I’d like to congratulate Jacov Di Segni and his family on the occasion of his smikha, which was celebrated on the evening of Lag ba’omer in the Great Synagogue of Rome. This seems a good occasion to reflect upon some thoughts put down over a century and a half ago by another Italian rabbi, Lelio Della Torre. Born in the small Piedmontese city of Cuneo in 1805, Della Torre went on to become a poet, commentator, rabbi, and professor at the Rabbinical College of Padua, where he had the honor of presiding over many ordinations of his talmidim. In 1852 he published a collected volume of his sermons for rabbinic ordinations (Orazioni per ordinazioni rabbiniche, Venice: P. Naratovich, 1852). In his sermons, Della Torre considers the roles and obligations of a rabbi in an era that was setting the stage for our own. He comes to focus on the importance of language and the Rabbi’s increasingly important role, not only as interpreter of sacred law, but as teacher to his community. Teacher in the broadest sense of the word, yes, but also in the strictest sense, since, as he states: “And finally, I recall that our religion is the religion of thought, of the idea, and not of form.”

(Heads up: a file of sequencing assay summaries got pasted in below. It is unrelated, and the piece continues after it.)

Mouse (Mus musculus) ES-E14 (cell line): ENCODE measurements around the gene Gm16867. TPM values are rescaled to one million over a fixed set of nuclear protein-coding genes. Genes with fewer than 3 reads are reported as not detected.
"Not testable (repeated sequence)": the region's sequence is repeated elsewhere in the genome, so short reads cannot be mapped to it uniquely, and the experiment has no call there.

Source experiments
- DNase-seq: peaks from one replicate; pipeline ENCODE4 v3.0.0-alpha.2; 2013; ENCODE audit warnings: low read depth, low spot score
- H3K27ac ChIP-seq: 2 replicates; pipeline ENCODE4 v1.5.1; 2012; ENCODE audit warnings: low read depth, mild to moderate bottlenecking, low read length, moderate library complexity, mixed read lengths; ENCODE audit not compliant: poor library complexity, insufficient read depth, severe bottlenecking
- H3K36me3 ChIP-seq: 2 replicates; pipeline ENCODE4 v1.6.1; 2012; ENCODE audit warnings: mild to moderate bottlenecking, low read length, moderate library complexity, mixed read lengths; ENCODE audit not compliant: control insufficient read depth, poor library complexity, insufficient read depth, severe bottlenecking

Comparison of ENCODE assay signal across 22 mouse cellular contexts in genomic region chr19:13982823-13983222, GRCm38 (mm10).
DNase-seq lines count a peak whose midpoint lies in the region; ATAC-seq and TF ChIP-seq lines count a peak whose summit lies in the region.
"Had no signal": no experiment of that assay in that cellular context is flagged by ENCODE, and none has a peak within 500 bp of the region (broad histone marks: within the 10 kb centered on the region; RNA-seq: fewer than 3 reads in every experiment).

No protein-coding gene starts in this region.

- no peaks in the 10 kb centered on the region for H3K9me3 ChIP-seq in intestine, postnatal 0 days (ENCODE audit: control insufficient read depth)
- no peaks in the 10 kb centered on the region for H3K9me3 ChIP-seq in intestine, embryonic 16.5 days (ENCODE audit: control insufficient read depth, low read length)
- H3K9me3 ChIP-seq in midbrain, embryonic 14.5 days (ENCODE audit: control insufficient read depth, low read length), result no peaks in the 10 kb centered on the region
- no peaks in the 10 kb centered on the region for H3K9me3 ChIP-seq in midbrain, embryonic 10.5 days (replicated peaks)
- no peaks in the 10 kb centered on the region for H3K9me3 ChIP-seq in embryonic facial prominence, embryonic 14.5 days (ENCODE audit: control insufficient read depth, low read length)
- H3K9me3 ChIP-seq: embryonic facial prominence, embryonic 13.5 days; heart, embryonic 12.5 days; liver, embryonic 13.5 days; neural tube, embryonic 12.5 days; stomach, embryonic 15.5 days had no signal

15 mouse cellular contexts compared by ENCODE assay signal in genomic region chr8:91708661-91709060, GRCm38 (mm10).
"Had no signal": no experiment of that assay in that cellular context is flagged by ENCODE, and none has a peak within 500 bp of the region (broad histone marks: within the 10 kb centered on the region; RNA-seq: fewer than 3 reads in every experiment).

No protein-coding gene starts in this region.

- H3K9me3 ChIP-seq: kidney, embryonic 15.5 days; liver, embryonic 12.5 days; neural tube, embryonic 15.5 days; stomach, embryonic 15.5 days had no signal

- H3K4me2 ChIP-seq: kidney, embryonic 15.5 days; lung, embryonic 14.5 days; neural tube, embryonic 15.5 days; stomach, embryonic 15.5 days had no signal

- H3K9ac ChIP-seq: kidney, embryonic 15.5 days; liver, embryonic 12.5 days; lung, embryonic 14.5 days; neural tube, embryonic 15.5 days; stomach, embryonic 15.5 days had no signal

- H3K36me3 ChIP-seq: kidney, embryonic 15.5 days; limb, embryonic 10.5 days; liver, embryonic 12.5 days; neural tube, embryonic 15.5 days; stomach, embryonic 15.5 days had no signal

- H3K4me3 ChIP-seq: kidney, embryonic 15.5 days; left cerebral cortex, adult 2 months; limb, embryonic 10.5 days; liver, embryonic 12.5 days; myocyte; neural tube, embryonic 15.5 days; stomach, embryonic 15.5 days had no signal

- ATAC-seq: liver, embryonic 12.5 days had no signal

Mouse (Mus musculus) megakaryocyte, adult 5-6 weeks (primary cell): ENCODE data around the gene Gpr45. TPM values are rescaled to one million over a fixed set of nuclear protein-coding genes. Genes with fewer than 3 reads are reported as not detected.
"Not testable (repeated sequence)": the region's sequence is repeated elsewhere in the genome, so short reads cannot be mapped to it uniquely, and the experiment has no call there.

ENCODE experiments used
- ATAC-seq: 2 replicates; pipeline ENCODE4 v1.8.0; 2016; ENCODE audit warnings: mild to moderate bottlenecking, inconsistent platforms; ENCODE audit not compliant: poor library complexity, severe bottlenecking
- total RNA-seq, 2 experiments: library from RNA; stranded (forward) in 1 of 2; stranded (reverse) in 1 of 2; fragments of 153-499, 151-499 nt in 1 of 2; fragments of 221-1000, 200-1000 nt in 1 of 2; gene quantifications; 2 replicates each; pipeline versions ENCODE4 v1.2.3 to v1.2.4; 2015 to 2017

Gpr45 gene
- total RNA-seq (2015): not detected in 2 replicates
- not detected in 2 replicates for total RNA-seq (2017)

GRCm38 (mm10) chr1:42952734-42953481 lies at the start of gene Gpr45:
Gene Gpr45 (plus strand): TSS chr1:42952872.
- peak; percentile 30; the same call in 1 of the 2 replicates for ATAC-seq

*Daniel Leisawitz, professor at Muhlenberg College (Allentown, Pennsylvania, USA). The artwork is by Abraham Cresques a 14th-century Jewish Spanish cartographer.